Kenya’s economy rebounded in 2021 compared to 2020, with most sectors recording significant improvement.
The 2022 Economic Survey shows that the country’s Gross Domestic Product (GDP) leap-bounded from a negative 0.3 per cent in 2020 to 7.5 per cent in 2021.
The GDP refers to the total market value of goods and services produced by a country’s economy during a specified period of time.
The Kenya National Bureau of Statistics (KNBS) attributes the growth of Kenya’s economy to the lifting of Covid-19 restrictions and a conducive micro-environment.
The Director-General of KNBS George Obudho projected that in the 2021-2022 Financial Year, Kenya would collect Sh2.1 trillion in revenue, with taxes accounting for more than 80 per cent of that figure.
“The economy is estimated to have expanded by 7.5 per cent in 2021 compared to a contraction of 0.3 per cent in 2020,” Obudho said during the launch of the 2022 Economic Survey Report at the Kenyatta International Convention Centre (KICC) in Nairobi.
The 2021 rebound in GDP marks the highest one-year growth that the country has recorded in the last five years.
In 2017, for instance, the growth rate was 3.85 per cent; in 2018, it was 5.65 per cent; in 2019, it, however, contracted by 0.5 per cent to 5.1 per cent.
Kenya, as per the report, also exported more goods in 2021 than in 2020. In 2021, goods exported were worth Sh743.7 billion compared to Sh643.7 billion the previous year.
Kenya’s leading exports were horticulture (Sh165.7 billion); tea (Sh130.9 billion); textile (Sh42.7 billion) and coffee (Sh26.1 billion).
At the same time, Kenya imported more goods in 2021 than it did in 2020. The value of imports rose to Sh2.15 trillion in 2021 compared to Sh1.64 trillion the previous year.
Petroleum products, including super petrol, diesel and jet fuel, accounted for the highest import value at Sh335.3 billion. The KNBS said petroleum product imports rose by 12 per cent to 6.4 million tonnes in 2021.
Other top imports include industrial machines (Sh254.8 billion), iron sheets (Sh155 billion) and animal and vegetable oils (Sh120.8 billion).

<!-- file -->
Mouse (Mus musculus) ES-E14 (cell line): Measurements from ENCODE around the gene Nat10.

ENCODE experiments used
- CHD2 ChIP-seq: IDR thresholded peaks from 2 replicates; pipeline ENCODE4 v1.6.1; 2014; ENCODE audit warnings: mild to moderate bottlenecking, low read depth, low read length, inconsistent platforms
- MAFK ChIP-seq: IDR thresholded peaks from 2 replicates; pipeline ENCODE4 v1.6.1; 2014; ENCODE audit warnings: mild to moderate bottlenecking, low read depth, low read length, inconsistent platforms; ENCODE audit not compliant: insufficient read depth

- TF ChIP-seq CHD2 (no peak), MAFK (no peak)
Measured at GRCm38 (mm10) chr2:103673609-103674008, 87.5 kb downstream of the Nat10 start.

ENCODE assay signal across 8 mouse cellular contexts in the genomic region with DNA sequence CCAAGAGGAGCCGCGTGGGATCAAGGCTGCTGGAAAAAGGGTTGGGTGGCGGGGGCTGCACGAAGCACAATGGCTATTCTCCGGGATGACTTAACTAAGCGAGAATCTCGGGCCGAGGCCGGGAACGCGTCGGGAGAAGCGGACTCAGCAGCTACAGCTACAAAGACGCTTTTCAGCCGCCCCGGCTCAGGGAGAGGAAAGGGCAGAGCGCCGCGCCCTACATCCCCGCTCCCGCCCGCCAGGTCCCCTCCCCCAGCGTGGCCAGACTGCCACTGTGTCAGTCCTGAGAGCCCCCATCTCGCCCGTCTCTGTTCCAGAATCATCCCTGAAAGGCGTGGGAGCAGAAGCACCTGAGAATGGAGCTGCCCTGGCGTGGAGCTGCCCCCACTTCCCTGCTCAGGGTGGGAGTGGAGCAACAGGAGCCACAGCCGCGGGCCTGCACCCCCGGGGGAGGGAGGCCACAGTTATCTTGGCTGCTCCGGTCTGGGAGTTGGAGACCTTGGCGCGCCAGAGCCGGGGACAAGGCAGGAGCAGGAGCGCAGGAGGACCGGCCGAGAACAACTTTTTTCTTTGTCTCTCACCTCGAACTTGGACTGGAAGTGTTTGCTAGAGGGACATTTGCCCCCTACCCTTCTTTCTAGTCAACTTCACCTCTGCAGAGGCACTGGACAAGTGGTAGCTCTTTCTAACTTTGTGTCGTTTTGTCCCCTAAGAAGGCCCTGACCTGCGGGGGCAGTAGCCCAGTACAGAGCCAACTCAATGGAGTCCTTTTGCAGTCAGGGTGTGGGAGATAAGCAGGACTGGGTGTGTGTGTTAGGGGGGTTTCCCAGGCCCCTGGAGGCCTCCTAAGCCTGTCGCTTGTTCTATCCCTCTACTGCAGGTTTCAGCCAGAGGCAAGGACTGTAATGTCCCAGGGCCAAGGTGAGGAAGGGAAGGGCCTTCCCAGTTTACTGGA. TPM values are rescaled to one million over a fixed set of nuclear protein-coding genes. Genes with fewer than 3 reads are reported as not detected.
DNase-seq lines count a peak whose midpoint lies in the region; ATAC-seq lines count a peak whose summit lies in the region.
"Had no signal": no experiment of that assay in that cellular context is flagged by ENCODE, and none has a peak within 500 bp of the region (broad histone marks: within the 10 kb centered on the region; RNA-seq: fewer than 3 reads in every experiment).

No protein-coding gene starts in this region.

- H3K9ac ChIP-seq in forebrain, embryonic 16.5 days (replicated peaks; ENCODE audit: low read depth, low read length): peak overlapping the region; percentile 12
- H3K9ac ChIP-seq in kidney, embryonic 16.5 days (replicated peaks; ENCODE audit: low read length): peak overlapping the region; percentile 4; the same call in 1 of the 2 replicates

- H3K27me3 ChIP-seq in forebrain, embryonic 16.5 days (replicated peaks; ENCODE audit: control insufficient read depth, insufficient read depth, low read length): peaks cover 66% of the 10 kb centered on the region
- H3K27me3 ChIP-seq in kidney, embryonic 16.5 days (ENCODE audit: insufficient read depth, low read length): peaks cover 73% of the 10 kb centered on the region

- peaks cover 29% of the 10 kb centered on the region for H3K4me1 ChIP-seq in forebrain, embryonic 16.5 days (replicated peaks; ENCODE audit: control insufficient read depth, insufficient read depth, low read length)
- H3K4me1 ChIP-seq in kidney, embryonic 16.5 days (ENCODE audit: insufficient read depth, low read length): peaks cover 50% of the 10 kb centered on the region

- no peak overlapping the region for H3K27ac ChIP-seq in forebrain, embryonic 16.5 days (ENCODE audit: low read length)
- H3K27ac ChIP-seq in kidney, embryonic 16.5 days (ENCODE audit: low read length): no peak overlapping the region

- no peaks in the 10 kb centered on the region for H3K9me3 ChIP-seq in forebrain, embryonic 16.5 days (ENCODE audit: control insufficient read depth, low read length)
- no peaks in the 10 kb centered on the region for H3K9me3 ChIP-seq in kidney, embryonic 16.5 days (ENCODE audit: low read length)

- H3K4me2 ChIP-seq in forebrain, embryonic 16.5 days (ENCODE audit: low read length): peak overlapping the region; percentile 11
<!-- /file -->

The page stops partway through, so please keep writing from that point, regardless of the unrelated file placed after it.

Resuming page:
The Agriculture sector, however, posted dismal performance in 2021, contracting to a negative 0.2 per cent from 5.2 per cent in 2020. The decline was attributed to poor rainfall and poor harvest of tea, maize, wheat and coffee.
Despite the drop, the Agriculture sector continued to play an important role in Kenya’s economy, contributing 22.4 per cent of the country’s total GDP in 2021.
The service sector contributed more than half of Kenya’s GDP in 2021 (52.4 per cent).
Under the service sector, transport and storage accounted for 11.4 per cent; real estate (8.9 per cent); repairs, wholesale and retail trade (7.9 per cent) and other services (24.2 per cent).
Taxes, which are a key revenue generator for the government, accounted for 8.2 per cent of the GDP in 2021.
Kenya’s inflation rate rose to 6.1 per cent in 2021, the highest since 2018. In 2020, the inflation rate stood at 5.4 per cent.
Kenya’s currency, the shilling, 2021 traded at an average of Sh109.70, compared to Sh106.50 in 2020.
In 2021, the number of jobs in the public sector rose to 923,075 from 884,600 the previous year. In the private sector, jobs stood at 1.9 million in 2021, compared to 1.8 million in 2020.
The increase in the number of jobs points to a gradually recovering economy, said the national bureau of statistics.
“Relaxation of various Covid-19 containment measures coupled with the roll-out of Covid-19 vaccination had a positive impact on economic activities, resulting to decline in unemployment,” said KNBS boss Obudho.
The tourism sector rebounded in 2021, posting a 50.3 per cent growth; in 2021, Kenya had 1.5 million foreign tourists compared to 1 million the previous year.